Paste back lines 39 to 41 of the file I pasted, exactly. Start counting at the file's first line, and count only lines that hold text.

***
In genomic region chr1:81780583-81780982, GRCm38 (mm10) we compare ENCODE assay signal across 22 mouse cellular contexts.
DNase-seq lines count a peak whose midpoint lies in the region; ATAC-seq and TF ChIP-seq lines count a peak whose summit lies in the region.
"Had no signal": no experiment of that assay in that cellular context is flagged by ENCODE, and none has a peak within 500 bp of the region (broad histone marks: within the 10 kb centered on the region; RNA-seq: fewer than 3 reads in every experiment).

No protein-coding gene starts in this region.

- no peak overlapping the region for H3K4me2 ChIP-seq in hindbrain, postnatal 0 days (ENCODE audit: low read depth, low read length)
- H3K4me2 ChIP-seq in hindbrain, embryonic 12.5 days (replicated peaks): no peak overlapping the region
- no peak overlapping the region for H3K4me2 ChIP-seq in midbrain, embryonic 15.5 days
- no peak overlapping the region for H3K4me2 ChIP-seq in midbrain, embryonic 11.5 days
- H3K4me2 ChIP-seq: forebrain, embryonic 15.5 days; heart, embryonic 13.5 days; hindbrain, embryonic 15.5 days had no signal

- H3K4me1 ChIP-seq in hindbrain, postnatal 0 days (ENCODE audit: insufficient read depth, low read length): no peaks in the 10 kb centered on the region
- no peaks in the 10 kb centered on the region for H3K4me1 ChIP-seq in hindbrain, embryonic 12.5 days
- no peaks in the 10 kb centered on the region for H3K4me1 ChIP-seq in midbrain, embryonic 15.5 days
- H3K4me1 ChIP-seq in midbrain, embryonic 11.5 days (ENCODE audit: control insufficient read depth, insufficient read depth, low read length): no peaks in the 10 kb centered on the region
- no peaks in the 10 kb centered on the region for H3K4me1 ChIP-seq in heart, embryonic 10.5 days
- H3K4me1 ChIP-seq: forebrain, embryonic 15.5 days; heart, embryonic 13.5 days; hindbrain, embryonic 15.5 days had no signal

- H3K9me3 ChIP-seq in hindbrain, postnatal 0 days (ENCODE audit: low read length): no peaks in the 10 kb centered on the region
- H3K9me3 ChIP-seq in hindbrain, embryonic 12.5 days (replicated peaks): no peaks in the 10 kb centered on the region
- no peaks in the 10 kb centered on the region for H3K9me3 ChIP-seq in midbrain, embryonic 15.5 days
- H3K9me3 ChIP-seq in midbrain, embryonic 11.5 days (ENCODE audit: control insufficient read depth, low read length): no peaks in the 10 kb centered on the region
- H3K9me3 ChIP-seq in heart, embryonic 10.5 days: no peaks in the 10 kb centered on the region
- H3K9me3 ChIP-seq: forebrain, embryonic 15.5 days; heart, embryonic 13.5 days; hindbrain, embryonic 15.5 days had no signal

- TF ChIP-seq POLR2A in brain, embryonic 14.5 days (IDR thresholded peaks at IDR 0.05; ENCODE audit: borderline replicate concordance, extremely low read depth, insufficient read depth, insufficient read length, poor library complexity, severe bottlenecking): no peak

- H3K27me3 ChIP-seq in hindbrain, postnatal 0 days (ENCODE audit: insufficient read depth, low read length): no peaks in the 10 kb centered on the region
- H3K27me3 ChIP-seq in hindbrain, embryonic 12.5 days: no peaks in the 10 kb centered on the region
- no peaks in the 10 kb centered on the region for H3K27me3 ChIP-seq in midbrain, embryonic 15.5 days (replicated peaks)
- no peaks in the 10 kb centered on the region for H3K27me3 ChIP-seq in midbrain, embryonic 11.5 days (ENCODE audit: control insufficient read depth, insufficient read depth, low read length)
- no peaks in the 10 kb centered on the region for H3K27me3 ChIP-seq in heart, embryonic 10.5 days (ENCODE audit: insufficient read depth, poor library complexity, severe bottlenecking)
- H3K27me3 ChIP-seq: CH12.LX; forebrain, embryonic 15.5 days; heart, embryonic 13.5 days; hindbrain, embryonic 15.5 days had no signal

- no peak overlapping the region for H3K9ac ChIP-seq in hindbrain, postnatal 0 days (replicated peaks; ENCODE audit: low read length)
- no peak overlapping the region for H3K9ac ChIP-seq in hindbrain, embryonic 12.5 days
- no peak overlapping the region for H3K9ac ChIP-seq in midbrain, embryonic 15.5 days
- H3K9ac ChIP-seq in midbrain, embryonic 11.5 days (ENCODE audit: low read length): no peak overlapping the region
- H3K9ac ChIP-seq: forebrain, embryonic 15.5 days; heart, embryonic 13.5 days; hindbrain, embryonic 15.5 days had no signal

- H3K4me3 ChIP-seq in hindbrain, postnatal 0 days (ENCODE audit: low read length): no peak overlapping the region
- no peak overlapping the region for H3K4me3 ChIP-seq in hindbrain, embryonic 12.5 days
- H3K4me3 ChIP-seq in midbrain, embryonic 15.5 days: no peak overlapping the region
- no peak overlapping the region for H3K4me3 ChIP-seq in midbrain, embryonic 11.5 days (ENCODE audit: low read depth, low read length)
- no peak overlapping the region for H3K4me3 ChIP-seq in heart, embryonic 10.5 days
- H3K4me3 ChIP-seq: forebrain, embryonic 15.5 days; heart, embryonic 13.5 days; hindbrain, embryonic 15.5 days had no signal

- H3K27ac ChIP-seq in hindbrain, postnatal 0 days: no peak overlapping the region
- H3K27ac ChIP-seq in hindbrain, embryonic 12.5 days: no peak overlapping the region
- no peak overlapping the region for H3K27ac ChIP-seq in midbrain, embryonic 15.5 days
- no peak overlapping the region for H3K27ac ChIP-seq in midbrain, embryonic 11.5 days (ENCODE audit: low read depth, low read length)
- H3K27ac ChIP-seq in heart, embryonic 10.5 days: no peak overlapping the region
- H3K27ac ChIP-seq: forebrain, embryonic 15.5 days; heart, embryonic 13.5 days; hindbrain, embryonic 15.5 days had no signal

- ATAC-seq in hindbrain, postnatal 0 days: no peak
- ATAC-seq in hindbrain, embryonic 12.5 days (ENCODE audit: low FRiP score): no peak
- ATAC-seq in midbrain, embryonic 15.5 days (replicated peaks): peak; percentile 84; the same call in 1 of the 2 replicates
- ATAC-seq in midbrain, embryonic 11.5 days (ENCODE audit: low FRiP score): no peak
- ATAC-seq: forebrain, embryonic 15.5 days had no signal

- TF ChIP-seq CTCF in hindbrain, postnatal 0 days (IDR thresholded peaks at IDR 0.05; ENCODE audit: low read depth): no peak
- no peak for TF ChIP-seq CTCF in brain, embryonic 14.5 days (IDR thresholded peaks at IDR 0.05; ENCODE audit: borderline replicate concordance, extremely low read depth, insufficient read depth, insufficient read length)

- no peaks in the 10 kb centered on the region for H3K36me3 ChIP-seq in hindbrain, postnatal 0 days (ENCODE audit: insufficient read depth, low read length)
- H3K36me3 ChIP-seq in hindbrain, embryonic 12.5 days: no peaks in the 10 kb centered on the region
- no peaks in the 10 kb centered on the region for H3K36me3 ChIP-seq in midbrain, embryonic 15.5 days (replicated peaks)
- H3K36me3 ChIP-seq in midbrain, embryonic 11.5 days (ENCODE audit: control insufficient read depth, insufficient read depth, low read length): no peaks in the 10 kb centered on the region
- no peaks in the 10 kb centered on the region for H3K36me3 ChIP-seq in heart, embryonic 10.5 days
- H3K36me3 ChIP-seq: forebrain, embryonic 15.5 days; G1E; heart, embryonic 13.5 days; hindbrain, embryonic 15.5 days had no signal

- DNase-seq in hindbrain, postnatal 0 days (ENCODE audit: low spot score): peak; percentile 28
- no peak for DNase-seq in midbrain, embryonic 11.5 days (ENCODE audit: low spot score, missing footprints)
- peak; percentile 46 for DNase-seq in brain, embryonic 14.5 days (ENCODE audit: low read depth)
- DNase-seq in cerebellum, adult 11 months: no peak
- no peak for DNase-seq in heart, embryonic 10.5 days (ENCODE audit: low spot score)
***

- H3K4me3 ChIP-seq: forebrain, embryonic 15.5 days; heart, embryonic 13.5 days; hindbrain, embryonic 15.5 days had no signal

- H3K27ac ChIP-seq in hindbrain, postnatal 0 days: no peak overlapping the region
- H3K27ac ChIP-seq in hindbrain, embryonic 12.5 days: no peak overlapping the region